A symmetrically oriented leader develops a procedure just climate. They focus on the importance of fairness in creating a supportive organizational climate within their agency. They are perceived by their subordinates to be caring and benevolent, their people expect that them to make fair neutral decisions based on facts, rather than decisions based on personal biases. This includes giving subordinates an opportunity to have input in which they can express their concerns during the decision-making process, providing an explanation afterward of why the specific decision was made. Procedural just management communicates to subordinates that they are an important and are a valued part of the organization. As a result, workers identify with the organization and subsequently internalize its values.
Symmetrical leadership demonstrates, models, and promotes a purposeful environment. Purpose and meaning motivate a work force driven by autonomy, mastery, and purpose. The environment created by the symmetrical leader fosters motivation and job satisfaction throughout the work unit.
Most of problems in the police work unit come from misunderstandings, miscommunications, or misapplications. Symmetrical leaders prevent and mitigate those problems. They develop standards and promote conduct, they place people on notice regarding a zero-tolerance for unprofessional conduct, they prevent problems from ever occurring, they have their people focus and understand the important issues afoot and promote “consequence” thinking over reactionary thinking.
They provide specific expectations that are communicated well to their officers, they ensure officers have had the training and possess the competency and confidence to do the job, and they praise what was done right first, then offer specific and objective feedback regarding improvements. The balance created and sustained by this description of leadership creates a culture of professional responsibility and accountability. If the lower level personnel understand the vision and the values (How we do things) then it becomes accountability at the lowest level. They do not have to wonder or ask supervisors, they know the expectations and understand the consequences involved. This develops and sustains the professional culture of the work unit.
Leadership will become increasing more simulative and collaborative rather than directive. The concern will be with the relationship of the leader in their respective organizational environment. Bureaucracies will be profoundly affected by contemporary turbulence and must adapt to become effective. The sensitivity to everyone’s roles and responsibilities within the context of the leadership, staff and both internal and external stakeholders is tremendously important in today’s work place. The symmetrical leader takes great care to establish clear roles, communicate specific expectations and navigate the operational arena in an open and respectful manner placing emphasis on the individual’s perspective in combination with the objective organizational requirements.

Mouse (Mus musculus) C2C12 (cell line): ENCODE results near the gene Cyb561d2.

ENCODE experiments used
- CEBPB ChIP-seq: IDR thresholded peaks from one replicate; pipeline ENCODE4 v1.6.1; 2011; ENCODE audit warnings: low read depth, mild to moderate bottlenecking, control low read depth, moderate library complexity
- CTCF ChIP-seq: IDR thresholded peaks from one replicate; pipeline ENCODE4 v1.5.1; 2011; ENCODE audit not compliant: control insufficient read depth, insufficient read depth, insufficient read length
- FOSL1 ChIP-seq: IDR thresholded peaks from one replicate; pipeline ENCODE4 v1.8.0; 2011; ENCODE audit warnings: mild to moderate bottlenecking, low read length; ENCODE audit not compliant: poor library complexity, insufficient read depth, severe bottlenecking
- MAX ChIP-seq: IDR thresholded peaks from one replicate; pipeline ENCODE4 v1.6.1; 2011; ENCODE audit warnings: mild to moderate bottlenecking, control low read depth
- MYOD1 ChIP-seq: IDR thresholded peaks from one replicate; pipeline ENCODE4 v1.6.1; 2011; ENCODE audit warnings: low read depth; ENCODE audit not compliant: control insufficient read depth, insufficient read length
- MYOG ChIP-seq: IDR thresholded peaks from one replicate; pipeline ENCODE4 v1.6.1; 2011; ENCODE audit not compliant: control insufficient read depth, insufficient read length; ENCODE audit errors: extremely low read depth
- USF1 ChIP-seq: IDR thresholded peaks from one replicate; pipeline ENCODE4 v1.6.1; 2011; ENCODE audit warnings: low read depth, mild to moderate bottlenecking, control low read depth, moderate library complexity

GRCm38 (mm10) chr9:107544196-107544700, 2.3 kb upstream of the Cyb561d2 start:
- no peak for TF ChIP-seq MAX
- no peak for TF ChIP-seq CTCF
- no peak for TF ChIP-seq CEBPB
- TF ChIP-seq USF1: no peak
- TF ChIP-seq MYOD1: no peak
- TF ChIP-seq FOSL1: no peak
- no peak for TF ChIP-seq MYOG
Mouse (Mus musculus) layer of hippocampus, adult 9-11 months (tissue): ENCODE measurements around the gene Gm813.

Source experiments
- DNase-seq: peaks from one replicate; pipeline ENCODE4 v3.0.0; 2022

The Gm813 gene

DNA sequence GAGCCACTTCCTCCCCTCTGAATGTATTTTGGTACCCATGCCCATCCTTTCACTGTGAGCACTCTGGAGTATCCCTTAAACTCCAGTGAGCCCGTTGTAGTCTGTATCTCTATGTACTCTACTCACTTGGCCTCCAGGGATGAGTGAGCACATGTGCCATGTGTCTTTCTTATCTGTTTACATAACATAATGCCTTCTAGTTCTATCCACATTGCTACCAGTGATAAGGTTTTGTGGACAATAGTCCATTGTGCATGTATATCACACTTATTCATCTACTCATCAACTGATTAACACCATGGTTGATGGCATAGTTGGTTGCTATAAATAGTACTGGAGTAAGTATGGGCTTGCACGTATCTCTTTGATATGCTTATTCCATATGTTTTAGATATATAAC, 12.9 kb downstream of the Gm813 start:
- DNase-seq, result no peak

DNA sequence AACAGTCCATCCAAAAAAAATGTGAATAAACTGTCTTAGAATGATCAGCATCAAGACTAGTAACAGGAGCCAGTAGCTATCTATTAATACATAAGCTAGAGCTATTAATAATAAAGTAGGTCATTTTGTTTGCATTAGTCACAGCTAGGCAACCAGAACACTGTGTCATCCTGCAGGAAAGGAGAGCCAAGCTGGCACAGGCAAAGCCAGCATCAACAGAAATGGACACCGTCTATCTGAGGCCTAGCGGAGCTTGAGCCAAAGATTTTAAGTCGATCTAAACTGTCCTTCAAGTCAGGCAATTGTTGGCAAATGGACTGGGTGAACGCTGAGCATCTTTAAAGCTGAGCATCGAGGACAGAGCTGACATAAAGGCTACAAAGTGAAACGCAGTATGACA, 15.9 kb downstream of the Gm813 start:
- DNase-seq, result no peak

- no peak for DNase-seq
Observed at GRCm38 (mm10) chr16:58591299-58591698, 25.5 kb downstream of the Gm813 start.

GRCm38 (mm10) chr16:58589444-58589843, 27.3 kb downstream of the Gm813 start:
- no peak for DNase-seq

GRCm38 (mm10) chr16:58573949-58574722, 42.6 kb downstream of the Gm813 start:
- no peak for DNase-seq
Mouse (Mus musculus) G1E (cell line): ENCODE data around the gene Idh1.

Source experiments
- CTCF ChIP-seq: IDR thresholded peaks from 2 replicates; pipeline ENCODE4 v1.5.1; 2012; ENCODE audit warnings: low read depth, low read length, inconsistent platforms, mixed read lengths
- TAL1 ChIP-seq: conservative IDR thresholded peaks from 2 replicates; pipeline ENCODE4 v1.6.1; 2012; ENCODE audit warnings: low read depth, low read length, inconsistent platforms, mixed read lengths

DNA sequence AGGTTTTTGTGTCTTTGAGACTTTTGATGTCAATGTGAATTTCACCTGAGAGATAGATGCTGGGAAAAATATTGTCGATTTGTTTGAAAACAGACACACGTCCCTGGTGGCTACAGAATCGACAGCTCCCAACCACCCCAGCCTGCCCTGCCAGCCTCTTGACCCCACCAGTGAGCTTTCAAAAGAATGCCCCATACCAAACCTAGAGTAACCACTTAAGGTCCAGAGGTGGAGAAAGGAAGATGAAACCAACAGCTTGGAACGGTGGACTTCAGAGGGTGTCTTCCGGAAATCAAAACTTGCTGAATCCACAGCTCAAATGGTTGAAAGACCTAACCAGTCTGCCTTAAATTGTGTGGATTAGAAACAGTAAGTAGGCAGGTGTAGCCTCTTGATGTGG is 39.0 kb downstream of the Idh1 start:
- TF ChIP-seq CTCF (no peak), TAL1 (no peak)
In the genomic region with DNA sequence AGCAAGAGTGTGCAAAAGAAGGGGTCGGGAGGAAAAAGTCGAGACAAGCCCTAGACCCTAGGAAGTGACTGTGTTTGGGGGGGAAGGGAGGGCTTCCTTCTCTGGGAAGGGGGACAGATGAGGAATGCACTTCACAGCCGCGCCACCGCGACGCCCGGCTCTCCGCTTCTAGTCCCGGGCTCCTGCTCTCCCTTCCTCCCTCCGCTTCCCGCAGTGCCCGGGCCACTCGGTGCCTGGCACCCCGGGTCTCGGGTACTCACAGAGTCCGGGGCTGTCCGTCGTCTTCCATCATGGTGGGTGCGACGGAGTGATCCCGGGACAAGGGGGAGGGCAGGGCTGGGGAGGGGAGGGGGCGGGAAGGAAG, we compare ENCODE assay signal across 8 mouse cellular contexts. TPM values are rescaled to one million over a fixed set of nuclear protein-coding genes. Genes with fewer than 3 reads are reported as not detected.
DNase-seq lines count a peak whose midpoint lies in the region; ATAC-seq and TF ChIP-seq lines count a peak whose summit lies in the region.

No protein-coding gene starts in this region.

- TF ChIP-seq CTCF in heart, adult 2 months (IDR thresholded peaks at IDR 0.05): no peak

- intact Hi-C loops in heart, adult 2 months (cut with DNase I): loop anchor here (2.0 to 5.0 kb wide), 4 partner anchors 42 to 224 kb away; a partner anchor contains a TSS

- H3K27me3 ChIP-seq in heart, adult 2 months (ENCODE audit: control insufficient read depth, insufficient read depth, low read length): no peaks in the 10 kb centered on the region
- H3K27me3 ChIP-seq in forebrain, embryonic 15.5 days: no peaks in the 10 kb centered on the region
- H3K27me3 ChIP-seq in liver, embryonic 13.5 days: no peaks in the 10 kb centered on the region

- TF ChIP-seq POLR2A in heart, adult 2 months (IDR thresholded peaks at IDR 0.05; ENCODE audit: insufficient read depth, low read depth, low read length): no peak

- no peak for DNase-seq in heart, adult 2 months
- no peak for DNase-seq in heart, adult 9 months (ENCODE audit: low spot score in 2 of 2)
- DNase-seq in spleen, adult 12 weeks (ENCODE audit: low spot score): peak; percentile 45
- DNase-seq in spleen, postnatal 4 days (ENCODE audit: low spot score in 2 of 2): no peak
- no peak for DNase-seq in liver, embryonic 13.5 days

Symmetrical leadership means being balanced and proportional to everyone, but sensitive and empathetic to each’s individual situation at the time. It results in equanimity and ameliorating the issues that will promotes premier work ethic and prevent and mitigate risk in 21st century police operations. Symmetrical leadership is a primary ingredient to organizational competence and preparedness.
We must heed Dr. David H. Bayley warning in his commentary from 2016 were he states: “Senior police managers must be better prepared for the complexities they face. The decentralized system, complicated by federal-state jealousies, scatters authority to respond to the emerging complexities of police and ensures that most police departments, apart from larger cities, will be underfunded with respect to the selection and training of senior managers.” Bayley also noted: “It is important to note that the scope of external oversight has expanded from the behavior of individual ofﬁcers to the effectiveness of the police organization.”
We must start changing the work place paradigm and proactively train to ensure law enforcement managers know how and can perform as a symmetrical leader to meet the challenges of our time and provide the necessary leadership, mentorship and oversight required to ensure their agencies perform at the highest level of competence and confidence for the benefit of our profession and the citizens we serve.
John B. Edwards retired after 30 years’ service as a Special Agent in Charge with the Georgia Bureau of Investigation. He also served four years as a Chief Deputy Sheriff. He was adjunct instructor at the Georgia Law Enforcement Command College at Columbus State University. Currently, John is the Executive Director of the Peace Officers’ Association of Georgia, the state’s largest and oldest police organization. John is the author of the book, “The Burden of Command” and provides consulting at local, state and federal agencies throughout the United States.